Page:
Another example is the acquisition of 75 much-needed Pilatus PC-7 Mk II trainer aircraft, announced last year, which now faces delays – like so many procurements before it – over allegations of irregularities in the bidding process. Worryingly, though perhaps predictably, questions are now also being asked about the flagship Rafale procurement.
Third, the government should re-evaluate the role of the domestic defense industry, which currently does a lot of things badly. It should be made to start doing a few things well. India’s Defense Research and Development Organization (DRDO) recently complained that it doesn’t have enough money – but that has never been its problem. The agency has a track record of initiating overambitious programs and then executing them poorly, as the travails of the Tejas light combat aircraft, to name but one example, continue to demonstrate. For the sake of both the taxpayer and the military, the Defense Ministry should focus the DRDO and the defense industry on developing a realistic core of indigenous capabilities, and then just import everything else.
So India is wrong to feel inferior just because China has more soldiers and more money. The problem is the incoherence of India’s defense establishment, from industry through to government – therein lies the inferiority. It’s a danger to Indian security that has nothing to do with China, and that’s within India’s own power to put right.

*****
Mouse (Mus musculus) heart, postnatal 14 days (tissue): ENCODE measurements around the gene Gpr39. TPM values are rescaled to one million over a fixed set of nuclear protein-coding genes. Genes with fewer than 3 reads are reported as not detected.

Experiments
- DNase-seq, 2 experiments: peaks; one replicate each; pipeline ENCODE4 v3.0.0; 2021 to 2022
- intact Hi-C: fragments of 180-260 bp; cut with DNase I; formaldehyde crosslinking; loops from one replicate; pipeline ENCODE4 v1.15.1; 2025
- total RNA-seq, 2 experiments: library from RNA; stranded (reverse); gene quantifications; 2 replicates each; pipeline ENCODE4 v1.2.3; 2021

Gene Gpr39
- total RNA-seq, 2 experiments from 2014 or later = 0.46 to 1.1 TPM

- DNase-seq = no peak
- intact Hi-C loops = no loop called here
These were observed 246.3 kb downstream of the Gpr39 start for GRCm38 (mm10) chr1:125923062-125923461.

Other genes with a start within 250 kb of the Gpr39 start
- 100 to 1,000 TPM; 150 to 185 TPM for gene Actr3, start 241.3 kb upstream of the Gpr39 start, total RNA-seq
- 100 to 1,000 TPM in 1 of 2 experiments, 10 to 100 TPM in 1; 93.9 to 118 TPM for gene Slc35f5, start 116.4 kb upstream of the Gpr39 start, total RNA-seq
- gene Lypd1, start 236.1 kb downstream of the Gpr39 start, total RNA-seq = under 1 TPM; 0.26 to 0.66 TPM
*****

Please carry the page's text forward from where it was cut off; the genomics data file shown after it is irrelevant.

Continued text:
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*Link for This article compiled by Roger Smith from reliable sources By Trefor Moss - The Diplomat
*Speaking Image - Creation of DTN News ~ Defense Technology News 
*This article is being posted from Toronto, Canada By DTN News ~ Defense-Technology News 

Friday, March 23, 2012

DTN News - CORRUPTION AS A BARRIER TO INDIAN PROGRESS: Indian PM Faces Heat Over Lost $211 Billion By Selling Coalfieds Too Cheaply To Firms

Defense War News Updates: DTN News - CORRUPTION AS A BARRIER TO INDIAN PROGRESS: Indian PM Faces Heat Over Lost $211 Billion By Selling Coalfieds Too Cheaply To Firms
*Indian PM faces heat over coalfields sale
Draft audit report leaked to newspaper says government lost $211b by selling coalfieds too cheaply to firms.